The Dodgers, Giants, Mets and Nationals have attempted to envision the impact Yoenis Cespedes would have on their lineup. The Yankees, Astros and Rangers have played the same game with Edwin Encarnacion and Carlos Beltran.
The Astros, Rangers, Braves, Dodgers and Red Sox are among the teams with the prospects to tempt the White Sox to make a deal. The Dodgers have the young players to land Kinsler.
The Angels are shopping for a second baseman but may not have the pieces to get Kinsler. Likewise, the Giants and Martinez.
KEEP AN EYE ON … Yankees -- General manager Brian Cashman has arguably the deepest farm system in baseball, and while he has done a nice job constructing a great foundation, he's also looking for immediate help. He has the prospects to get Sale and the money to sign Encarnacion.
Nationals -- General manager Mike Rizzo and team ownership are thinking big. Having won the second-most regular-season games in the Majors the past five seasons, Washington is looking to get over the hump in October. The Nationals could end up making two big moves, say, for both a closer (Chapman) and a middle-of-the-order bat (Cespedes).
Giants -- The Giants have holes to fill and money to spend. History says they will make a splash this offseason. Cespedes would make sense. Likewise, Chapman or Jansen.
Rangers -- General manager Jon Daniels has a farm system deep enough to make a run at one of the White Sox starters or perhaps Oakland's Sonny Gray. Daniels is also seeking more offense, perhaps by making a run at Encarnacion.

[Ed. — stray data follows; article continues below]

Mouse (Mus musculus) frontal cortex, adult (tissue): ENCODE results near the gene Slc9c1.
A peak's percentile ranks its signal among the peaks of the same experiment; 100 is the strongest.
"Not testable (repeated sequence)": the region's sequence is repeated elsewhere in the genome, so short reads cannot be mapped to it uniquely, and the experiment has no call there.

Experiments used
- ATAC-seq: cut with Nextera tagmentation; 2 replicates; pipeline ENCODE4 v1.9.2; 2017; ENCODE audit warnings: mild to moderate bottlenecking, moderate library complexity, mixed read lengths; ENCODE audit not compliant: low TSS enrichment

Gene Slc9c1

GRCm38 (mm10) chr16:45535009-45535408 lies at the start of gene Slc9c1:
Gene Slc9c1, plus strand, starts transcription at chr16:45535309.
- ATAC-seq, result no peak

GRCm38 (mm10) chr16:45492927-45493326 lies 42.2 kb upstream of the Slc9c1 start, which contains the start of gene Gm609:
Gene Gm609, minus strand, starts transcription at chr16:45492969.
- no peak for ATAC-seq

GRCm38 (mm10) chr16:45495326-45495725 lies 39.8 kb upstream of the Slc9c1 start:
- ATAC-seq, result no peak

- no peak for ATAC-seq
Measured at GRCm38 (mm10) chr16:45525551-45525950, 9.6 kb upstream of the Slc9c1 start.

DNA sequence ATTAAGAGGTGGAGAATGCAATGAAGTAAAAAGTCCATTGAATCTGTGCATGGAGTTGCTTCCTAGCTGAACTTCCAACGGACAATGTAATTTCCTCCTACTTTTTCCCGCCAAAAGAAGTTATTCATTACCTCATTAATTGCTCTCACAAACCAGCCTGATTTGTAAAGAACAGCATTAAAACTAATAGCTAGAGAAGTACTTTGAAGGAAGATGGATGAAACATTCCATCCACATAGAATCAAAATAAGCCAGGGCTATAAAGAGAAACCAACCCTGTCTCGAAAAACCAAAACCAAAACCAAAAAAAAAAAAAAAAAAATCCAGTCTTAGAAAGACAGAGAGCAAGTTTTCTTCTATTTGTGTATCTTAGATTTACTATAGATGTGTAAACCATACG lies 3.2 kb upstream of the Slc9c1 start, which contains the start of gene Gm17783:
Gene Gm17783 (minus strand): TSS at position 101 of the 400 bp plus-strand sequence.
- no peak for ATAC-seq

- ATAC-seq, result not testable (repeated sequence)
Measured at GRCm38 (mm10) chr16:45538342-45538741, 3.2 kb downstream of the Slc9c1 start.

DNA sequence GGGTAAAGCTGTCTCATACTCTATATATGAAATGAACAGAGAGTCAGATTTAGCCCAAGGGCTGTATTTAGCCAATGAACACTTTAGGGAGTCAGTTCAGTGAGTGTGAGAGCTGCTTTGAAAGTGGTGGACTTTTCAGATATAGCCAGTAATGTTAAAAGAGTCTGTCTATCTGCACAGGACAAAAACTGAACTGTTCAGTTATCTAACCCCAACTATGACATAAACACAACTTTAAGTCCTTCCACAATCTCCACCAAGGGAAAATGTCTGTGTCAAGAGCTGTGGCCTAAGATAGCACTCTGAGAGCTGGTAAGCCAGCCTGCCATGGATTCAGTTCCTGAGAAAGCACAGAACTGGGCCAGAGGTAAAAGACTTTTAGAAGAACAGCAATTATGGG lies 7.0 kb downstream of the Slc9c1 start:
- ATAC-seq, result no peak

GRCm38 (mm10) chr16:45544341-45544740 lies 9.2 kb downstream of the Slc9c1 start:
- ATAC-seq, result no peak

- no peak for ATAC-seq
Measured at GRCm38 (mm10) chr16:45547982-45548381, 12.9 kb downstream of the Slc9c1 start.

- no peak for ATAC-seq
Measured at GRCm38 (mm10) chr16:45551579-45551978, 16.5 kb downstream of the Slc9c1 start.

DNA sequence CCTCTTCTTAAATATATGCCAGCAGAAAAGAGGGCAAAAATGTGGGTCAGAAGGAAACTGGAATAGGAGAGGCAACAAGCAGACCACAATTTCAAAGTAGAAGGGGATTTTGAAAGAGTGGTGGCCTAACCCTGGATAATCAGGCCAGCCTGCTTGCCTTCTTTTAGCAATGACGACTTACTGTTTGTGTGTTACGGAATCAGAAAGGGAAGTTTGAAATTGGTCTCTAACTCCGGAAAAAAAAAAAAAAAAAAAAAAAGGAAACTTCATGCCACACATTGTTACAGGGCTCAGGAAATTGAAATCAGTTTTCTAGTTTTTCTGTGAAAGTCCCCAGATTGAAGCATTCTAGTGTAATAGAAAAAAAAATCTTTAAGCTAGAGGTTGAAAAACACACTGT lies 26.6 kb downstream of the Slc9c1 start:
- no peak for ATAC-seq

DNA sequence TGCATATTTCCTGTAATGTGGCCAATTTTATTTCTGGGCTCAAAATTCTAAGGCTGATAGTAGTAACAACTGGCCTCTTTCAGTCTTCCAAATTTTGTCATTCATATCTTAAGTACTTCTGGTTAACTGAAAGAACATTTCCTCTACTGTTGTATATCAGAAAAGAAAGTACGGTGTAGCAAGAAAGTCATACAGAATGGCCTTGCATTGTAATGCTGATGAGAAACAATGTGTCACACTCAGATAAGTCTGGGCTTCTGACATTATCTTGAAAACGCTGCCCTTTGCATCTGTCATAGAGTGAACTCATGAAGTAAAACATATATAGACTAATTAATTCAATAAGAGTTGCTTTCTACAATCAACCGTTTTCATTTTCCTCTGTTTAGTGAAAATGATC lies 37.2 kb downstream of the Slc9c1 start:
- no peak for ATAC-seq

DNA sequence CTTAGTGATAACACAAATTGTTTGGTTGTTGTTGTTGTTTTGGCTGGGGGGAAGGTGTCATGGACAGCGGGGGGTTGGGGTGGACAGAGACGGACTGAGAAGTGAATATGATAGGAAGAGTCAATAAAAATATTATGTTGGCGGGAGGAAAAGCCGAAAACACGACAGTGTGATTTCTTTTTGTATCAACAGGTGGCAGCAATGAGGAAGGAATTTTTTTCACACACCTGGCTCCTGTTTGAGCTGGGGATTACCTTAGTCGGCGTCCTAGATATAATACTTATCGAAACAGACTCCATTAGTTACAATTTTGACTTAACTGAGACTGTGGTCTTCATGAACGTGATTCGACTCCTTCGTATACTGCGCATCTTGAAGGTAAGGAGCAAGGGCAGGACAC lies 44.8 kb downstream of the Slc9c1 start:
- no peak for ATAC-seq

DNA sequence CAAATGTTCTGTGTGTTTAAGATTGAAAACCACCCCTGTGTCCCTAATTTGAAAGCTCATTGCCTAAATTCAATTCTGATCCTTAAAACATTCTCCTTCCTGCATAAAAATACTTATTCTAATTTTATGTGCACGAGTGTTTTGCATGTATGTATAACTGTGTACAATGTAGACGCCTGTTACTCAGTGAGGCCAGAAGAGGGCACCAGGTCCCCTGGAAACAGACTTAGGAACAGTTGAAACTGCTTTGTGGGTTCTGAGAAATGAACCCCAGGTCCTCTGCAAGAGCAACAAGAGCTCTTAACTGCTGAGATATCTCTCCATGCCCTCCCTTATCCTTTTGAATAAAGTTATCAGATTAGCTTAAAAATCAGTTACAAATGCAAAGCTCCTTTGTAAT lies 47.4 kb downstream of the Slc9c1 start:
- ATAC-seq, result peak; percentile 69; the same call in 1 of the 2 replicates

Some of the more aggressive teams -- Yankees, Red Sox, Dodgers, Nationals -- are reluctant to sign big-ticket free agents until there's a new labor agreement in place. And those deals are the ones that often lead to trades and the smaller signings.
Baseball's collective bargaining agreement expires at 11:59 p.m. ET Wednesday, and there probably won't be a lot of action until the players and owners sign off on a new one.
Commissioner Rob Manfred has steadfastly remained optimistic that a deal will get done. While the game has never been healthier, the two sides do have differences.
How they find some middle ground on discussions that include an international Draft, luxury-tax threshold and compensatory Draft picks is what the two sides are attempting to do in these final days.
In other words, it's about to become a really Hot Stove; that is, if players and owners put all these possibilities on ice.
Richard Justice is a columnist for MLB.com. You can follow him on Twitter @richardjustice. This story was not subject to the approval of Major League Baseball or its clubs.